In a recent decision of the NLRB, greater scrutiny was given to what constitutes chargeable expenses of a labor organization, resulting in non-member employees being freed from the burden of paying for a union’s lobbying expenses.

Since the Supreme Court’s decision in Communication Workers v. Beck in 1988, the NLRB has recognized a category of “chargeable” expenses, which are those union expenses that can be paid by the forced contributions of non-members. Chargeable expenses was defined by the Supreme Court as costs “necessary to performing the duties of an exclusive representative of the employees in dealing with the employer on labor-management issues.” As the Board has explained, “the limits on compulsory union dues is rooted in the union’s duty of fair representation.” While the question of whether union lobbying efforts should fall within that scope had been addressed in the public sector and under the Railway Labor Act, it had not been definitively answered under the NLRA.

In United Nurses and Allied Professionals, (367 NLRB NO. 94, March 1, 2019) the employer, Kent Hospital, was an acute care facility in Rhode Island. The union, United Nurses and Allied Professionals, was the exclusive representative of the registered nurses at the hospital. The union also represented other registered nurse bargaining units in Rhode Island and Vermont; a total of 15 bargaining units. In 2009, the union used money from its operating fund to lobby for various legislation that was pending before the Rhode Island and Vermont legislatures. Generally, those bills would have benefitted registered nurses by providing additional funding for hospitals where the union represented nurses, establishing rules to protect nurses and, in Vermont, prohibiting the hospital from requiring any employee from working more than 40 hours. A non-member employee complained that the money spent by the union was “nonrepresentational activity,” and thus a violation of Section 8(b) (1) (a) of the Act.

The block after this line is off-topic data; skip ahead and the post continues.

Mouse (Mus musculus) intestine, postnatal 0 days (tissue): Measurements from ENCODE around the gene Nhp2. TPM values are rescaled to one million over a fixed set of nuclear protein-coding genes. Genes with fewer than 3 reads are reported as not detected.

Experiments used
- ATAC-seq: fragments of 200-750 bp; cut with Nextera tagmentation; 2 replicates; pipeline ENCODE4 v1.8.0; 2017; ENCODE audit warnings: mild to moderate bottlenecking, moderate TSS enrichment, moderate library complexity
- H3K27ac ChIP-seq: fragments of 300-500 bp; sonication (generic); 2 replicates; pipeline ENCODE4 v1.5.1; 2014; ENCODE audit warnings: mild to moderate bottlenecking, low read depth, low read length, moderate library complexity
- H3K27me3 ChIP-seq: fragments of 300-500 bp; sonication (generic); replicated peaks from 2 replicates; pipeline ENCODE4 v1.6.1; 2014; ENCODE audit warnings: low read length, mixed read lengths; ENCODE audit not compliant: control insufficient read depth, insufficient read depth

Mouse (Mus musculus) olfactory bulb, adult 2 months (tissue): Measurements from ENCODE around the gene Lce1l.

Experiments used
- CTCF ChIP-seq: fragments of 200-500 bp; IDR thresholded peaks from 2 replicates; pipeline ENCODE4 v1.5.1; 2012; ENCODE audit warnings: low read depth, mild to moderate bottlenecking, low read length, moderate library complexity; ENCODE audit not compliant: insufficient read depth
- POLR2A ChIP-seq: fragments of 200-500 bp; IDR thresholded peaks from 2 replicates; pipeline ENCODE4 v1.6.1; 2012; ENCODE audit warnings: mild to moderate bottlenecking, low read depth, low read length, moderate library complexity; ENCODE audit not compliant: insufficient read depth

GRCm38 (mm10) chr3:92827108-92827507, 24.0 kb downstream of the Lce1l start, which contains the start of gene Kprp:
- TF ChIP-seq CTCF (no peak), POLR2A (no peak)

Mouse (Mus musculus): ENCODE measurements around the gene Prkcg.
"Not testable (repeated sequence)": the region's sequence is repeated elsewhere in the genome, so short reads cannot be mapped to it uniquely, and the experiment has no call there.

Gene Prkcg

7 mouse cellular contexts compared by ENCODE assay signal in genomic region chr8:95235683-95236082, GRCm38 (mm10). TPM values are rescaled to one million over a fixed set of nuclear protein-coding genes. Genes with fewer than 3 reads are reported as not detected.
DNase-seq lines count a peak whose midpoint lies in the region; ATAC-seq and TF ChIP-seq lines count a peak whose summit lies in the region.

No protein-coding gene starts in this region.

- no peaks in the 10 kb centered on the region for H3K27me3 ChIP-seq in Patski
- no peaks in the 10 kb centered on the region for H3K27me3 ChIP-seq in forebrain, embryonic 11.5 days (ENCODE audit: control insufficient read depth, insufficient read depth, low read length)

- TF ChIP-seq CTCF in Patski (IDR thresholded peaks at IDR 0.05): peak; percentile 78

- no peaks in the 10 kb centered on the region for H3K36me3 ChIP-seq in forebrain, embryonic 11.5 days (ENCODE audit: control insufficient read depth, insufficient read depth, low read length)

After a tortured case history, the Board held in a 3-1 decision that relevant Supreme Court and Court of Appeals precedent “compels” holding that lobbying costs are not chargeable to an objecting non-member. Citing that precedent, the Board held the union’s authority to compel non-member financial support cannot go beyond the expenses “necessary to performing the duties of an exclusive representative” that is the union’s “statutory function.” Thus the Board concluded that lobbying expenses cannot be charged to non-members “though they may in general relate to terms and conditions of employment or may incidentally affect collective bargaining, (since) the lobbying activity is not part of the Union’s statutory collective bargaining obligation and therefore is non-chargeable.” Said another way, lobbying is not a representational function as set forth in Beck and can never be charged to an objecting non-member.

In dissent, member McFerran disagreed with the majority that the result is compelled by Supreme Court precedent. In her view, lobbying expenditures may be chargeable “if the Union can demonstrate that they were germane to collective bargaining, contract administration, or grievance handling and thus necessarily or reasonably incurred for the purpose of performing the duties of an exclusive bargaining representative.”

The result of this ruling is that funding for union lobbying will have to come solely from union member dues. This decision will have the greatest impact on unions who represent multiple units (particularly inter-state units) as was the case here, and international unions. Local unions who represent a single unit rarely engage in lobbying.